Not all debt is bad. And sometimes, it’s necessary. Debt may allow you to buy a home, car or another big-ticket item you might want or need. You may even take out a loan to cover medical costs.
But for those facing massive amounts of debt, especially high-interest student loan or credit card debt, it can be difficult to make ends meet, let alone save for emergencies or retirement. If you’re in this boat, you’re not alone: Looking at personal loans alone, Americans owe a collective $125.4 billion in mid-2018, according to our study on personal loans.
If you’re feeling overwhelmed by debt, we get it. But take a deep breath, and then consider these five tactics to start slaying it.
Repay your debt with these 5 strategies
- Put your assets to work
- Consolidate your debt
- Save without trying
- Finally create that budget
- Pick up some side gigs
1. Put your assets to work
Technology has made it possible for you to generate extra income using things you already have. For example, do you have a high car payment? When you’re not using your vehicle, consider renting it out on Turo, which allows people to rent a car directly from you instead of a company like Enterprise.
If you own a home, consider listing it on Airbnbwhen you go out of town, or rent out a spare room in your house for a few months. Or if you live in a city where accommodations are in high demand for special events, like a music festival or major sports event, you could stay with friends or family for a few nights and rent out your place. These extra income streams can help you conquer debt faster without much effort.
2. Consolidate your debt
If you’re overloaded with high-interest debt, one way to escape it faster is to consolidate it. When you consolidate debt, you combine different debt balances into one new loan or a balance transfer card.
Debt consolidation doesn’t erase your debts; it combines them into one new debt, ideally with a lower overall interest rate and fewer fees. You could even choose a longer or shorter repayment term depending on your repayment goals and financial needs.
3. Save without trying
Consciously saving money can be difficult. However, there are tools out there that can help you squeeze some money out of your bank account.
For example, Digit is an app that analyzes your spending and diverts a small amount of money into a savings account each day to help you save. You can set up to have a custom amount withdrawn instead. After some time, you could have enough savings to help you repay debt.
But you don’t even need an app to help you save in this way. Think of ways you could save small amounts of money day to day. You could pay with cash and toss your loose coins into a jar at the end of each day to help you save for debt repayment, for example.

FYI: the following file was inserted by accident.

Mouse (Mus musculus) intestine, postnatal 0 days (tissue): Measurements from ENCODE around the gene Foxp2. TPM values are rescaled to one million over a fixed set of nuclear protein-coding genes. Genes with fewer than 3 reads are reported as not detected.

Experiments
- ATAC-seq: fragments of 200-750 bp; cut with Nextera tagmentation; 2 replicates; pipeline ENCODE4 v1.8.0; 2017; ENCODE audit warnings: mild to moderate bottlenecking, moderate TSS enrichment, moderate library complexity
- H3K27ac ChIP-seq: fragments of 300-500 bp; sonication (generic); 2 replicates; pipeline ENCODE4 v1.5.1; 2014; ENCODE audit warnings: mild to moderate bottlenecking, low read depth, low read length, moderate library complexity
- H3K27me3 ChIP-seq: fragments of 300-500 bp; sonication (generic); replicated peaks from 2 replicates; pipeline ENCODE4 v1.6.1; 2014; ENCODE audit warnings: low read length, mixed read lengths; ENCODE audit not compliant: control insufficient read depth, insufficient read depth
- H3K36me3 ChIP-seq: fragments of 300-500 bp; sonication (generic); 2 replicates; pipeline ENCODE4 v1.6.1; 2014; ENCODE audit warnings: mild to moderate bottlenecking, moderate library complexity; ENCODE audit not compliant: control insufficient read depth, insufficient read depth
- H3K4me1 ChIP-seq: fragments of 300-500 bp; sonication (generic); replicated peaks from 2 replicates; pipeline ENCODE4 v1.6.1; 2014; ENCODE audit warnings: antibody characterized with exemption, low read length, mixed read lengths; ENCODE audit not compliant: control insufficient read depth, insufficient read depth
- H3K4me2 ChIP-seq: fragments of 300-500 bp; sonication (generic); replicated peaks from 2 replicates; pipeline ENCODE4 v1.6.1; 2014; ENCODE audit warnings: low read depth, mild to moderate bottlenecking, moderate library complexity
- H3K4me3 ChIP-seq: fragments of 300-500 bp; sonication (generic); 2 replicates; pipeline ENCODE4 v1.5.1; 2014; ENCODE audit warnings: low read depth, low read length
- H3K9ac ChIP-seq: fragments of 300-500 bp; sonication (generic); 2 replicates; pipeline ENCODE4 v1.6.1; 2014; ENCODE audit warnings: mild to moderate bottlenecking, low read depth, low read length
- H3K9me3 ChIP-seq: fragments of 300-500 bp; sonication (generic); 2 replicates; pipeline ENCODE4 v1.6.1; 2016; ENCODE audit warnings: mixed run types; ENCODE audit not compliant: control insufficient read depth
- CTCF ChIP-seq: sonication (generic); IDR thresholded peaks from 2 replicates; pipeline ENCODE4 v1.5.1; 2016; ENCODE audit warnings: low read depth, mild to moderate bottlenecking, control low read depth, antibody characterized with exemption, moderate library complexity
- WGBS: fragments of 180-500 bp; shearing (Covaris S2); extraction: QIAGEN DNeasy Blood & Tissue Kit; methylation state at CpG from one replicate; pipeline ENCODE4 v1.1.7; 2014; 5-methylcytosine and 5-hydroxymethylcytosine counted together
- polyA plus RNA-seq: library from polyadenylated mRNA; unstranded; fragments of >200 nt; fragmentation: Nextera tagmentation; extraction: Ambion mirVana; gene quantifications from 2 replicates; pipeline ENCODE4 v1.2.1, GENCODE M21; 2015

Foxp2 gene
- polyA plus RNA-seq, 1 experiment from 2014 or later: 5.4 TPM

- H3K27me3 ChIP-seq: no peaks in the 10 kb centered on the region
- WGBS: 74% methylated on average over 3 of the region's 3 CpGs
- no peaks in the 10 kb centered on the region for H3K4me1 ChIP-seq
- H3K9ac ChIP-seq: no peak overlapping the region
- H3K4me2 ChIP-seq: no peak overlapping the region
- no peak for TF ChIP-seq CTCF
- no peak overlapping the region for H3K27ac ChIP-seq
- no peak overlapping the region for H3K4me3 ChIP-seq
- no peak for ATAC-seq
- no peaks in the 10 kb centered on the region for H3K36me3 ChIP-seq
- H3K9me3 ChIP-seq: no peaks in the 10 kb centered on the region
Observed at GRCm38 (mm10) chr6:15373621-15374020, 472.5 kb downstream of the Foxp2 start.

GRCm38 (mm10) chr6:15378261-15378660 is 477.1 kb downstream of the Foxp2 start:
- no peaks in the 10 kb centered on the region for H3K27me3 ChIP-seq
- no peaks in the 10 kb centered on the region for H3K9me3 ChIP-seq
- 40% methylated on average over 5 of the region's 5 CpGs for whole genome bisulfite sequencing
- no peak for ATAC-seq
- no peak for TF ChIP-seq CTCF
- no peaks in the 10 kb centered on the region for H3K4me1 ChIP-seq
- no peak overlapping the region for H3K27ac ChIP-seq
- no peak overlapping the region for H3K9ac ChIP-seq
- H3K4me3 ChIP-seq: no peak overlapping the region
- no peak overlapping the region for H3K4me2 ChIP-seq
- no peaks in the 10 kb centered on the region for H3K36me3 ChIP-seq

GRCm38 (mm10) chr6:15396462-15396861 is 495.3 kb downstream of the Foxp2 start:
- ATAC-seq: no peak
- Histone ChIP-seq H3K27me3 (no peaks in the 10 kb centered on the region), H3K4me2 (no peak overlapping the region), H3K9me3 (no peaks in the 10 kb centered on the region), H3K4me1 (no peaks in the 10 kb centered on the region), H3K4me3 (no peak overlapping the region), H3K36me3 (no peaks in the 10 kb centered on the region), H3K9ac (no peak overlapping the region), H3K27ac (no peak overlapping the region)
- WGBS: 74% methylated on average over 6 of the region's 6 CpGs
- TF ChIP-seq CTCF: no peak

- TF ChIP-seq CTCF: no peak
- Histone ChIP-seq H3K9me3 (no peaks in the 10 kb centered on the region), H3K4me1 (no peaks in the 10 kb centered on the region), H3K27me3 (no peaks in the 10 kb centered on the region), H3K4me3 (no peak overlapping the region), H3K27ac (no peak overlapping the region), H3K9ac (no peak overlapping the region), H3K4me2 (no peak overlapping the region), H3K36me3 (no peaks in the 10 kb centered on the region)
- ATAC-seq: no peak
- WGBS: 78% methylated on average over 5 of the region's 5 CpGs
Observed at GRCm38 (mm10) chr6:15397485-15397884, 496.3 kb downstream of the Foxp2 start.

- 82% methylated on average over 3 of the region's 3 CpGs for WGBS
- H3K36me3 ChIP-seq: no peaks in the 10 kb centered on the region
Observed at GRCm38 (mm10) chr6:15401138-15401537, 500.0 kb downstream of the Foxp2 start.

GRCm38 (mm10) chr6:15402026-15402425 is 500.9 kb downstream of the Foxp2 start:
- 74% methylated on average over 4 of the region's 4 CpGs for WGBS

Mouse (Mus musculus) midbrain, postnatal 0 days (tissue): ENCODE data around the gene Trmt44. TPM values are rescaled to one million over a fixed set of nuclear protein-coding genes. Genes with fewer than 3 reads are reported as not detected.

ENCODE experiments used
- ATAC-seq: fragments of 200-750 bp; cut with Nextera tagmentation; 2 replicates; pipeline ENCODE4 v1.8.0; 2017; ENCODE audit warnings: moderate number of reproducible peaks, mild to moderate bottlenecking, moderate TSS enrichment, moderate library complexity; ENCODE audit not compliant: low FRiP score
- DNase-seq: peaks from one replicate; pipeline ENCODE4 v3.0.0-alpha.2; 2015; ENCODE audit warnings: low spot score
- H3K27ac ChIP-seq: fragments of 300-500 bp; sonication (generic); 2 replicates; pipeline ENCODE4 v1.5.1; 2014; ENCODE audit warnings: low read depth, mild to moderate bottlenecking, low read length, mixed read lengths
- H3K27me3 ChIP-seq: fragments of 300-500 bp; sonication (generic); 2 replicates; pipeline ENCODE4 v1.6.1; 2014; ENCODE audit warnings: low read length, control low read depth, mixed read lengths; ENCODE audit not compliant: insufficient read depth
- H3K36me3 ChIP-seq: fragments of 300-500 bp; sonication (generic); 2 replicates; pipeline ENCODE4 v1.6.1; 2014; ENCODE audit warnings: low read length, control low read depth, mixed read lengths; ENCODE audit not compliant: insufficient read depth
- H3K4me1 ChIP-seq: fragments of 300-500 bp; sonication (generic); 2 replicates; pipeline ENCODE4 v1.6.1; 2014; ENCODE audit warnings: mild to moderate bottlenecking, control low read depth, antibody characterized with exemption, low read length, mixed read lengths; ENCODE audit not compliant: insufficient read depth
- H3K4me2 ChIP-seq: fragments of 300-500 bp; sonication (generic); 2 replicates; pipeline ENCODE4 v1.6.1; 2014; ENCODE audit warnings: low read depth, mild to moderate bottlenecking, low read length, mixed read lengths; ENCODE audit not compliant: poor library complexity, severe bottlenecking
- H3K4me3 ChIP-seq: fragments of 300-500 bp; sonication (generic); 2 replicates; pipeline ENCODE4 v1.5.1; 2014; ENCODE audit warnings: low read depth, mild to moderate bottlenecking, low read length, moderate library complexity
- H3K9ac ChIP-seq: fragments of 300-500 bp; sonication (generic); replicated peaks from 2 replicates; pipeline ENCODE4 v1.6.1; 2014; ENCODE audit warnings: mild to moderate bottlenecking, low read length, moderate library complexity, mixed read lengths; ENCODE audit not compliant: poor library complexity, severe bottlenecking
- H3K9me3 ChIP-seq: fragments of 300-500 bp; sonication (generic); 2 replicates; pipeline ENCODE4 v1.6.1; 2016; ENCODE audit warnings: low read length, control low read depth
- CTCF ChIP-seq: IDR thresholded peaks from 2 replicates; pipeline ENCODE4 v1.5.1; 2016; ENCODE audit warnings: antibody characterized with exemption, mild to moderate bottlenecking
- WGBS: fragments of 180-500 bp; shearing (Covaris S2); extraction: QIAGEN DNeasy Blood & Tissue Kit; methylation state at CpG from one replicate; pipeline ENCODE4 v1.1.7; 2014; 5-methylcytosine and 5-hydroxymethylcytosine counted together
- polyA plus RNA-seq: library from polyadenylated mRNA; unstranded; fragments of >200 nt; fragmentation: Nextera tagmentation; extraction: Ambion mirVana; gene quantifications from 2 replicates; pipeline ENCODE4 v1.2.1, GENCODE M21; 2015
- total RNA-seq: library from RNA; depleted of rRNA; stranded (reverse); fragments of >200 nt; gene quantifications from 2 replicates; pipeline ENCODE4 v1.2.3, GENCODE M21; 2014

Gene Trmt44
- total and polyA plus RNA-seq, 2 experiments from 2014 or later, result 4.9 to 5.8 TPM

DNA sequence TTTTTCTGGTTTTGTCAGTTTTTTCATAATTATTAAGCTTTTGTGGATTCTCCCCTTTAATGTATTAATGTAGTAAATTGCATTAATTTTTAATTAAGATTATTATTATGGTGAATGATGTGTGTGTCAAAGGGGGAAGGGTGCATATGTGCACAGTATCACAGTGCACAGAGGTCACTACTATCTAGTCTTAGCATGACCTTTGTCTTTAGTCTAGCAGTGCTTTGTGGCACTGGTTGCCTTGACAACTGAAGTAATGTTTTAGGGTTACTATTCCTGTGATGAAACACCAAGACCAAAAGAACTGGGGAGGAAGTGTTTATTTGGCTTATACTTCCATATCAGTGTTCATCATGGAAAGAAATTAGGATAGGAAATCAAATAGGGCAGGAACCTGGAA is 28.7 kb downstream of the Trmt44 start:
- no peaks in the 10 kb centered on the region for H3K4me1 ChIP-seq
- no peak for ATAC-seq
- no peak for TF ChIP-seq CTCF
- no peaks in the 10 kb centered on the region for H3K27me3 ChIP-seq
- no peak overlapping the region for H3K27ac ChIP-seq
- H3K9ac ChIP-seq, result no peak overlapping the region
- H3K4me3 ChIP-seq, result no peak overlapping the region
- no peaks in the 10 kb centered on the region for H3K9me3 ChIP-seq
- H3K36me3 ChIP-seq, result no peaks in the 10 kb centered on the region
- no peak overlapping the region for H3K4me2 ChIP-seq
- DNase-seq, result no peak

4. Finally create that budget
OK, so creating a budget might not necessarily be unique or clever, but it is a smart move if you ever want to get out of debt. Otherwise, how do you know how much you’re making and spending each month?
It’s helpful to see what your necessary expenses add up to, and how much income is leftover after that. A budgeting tool like Mint can help you track spending; it shows you all of your debt balances, assets and bank accounts in one place. That way, you can get a better idea of your discretionary income, which is the money you have left over after you pay bills and for other necessities.
Once you know your discretionary income, you can determine how best to allocate it. You could give yourself a budget for dining out and entertainment, and choose to put any leftover amount toward debt payments.
If your necessary expenses are the same amount as your income or even exceed it, meaning there’s no money left to pay off the debt or you’re actively having to take on more debt, it’s time to start making more money.
5. Pick up some side gigs
If you’re mired in debt and can’t cut down your spending budget any further, the best solution to knock out your debt is to start earning more income. You could ask your current job for a raise, or start moonlighting at your local Starbucks or babysitting for neighbors — but if you want the maximum amount of flexibility, dip your toe into the gig economy.
There are now nearly countless apps that let you work when and where you want, and you can throw your earnings toward paying down your debt. Consider the following side gigs:
- Shop for and deliver groceries with Shipt or Instacart
- Deliver meals for DoorDash
- Give rides on Lyft or Uber
- Walk or board dogs with Wag or Rover
You can also find a variety of gigs in your local area on TaskRabbit. Some gig workers have a dedicated checking account for their gig job earnings, so that money goes directly toward debt. By keeping that cash separate from your regular income, it reduces the temptation to spend it on everyday purchases and makes it easier to stay focused on the goal of escaping debt.
Getting out of debt usually isn’t as easy as getting into debt, and it often takes concerted effort and perhaps even some sacrifices. But if you can be diligent and make a budget, earn some extra income, consolidate debt and/or set aside small amounts of money to put toward debt, you’ll escape the shackles of that debt in no time.